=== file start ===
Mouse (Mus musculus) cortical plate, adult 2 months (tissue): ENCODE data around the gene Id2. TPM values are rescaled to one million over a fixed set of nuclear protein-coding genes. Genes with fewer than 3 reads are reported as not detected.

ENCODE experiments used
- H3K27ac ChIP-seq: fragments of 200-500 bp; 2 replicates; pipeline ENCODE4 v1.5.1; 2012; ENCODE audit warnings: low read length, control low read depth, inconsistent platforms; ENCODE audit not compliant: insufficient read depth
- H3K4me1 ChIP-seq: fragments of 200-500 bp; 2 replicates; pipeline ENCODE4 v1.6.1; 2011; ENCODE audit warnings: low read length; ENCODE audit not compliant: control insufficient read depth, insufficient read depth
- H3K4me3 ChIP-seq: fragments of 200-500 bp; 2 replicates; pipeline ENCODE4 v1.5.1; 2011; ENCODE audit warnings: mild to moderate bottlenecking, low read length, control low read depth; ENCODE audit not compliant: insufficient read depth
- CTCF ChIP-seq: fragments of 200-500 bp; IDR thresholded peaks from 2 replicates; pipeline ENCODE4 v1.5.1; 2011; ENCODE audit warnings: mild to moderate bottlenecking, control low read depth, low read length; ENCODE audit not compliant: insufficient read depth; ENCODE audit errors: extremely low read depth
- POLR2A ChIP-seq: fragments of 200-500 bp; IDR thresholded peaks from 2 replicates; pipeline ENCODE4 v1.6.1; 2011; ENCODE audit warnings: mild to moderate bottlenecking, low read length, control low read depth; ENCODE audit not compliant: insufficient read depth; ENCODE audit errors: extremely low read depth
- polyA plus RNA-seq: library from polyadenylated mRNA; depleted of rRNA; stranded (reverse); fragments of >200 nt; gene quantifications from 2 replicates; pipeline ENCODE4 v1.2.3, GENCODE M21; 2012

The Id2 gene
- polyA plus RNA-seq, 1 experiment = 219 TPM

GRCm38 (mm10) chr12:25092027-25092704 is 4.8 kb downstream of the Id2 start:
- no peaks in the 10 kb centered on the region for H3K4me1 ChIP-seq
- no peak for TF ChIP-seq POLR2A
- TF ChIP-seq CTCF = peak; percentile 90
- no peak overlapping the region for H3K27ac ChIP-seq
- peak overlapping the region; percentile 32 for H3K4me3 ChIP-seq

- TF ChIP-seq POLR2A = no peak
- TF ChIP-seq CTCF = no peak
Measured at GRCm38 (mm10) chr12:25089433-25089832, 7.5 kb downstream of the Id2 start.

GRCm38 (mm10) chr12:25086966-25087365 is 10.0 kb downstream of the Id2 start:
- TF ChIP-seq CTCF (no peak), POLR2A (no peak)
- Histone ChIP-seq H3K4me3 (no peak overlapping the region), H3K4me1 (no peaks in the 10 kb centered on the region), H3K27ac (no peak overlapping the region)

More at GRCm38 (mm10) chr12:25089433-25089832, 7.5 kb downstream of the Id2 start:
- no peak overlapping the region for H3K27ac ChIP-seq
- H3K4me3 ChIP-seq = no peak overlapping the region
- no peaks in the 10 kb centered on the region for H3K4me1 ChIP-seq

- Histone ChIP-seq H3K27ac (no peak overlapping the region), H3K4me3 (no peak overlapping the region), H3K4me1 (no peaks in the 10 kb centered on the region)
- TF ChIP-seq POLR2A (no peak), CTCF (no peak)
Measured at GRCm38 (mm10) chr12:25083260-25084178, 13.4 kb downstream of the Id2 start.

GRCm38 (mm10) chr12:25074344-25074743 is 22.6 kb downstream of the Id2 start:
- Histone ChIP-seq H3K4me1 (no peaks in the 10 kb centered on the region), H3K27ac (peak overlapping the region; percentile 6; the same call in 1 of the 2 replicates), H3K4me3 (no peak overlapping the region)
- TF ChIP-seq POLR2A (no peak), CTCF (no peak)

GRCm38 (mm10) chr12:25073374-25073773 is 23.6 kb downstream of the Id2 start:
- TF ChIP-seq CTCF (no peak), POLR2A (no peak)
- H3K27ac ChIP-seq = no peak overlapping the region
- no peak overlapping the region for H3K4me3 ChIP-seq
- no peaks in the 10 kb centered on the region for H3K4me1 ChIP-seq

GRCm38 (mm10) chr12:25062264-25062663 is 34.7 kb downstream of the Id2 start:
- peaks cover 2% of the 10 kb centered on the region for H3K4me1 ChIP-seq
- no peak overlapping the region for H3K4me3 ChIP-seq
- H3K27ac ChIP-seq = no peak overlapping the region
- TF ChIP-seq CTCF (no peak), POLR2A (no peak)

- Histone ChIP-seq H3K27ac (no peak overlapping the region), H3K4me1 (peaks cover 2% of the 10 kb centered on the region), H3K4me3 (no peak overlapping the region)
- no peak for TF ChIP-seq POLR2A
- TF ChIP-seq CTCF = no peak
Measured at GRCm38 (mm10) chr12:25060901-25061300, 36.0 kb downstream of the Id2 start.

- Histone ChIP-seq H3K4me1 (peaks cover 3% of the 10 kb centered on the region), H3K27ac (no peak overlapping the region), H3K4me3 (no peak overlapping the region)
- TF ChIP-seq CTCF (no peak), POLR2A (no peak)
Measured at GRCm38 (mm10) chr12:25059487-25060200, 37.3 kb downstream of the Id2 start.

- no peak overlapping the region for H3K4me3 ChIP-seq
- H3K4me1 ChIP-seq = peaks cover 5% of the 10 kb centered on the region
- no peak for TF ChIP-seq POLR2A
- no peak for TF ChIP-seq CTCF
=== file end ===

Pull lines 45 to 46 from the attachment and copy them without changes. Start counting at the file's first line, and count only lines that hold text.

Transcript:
- TF ChIP-seq CTCF = no peak
Measured at GRCm38 (mm10) chr12:25060901-25061300, 36.0 kb downstream of the Id2 start.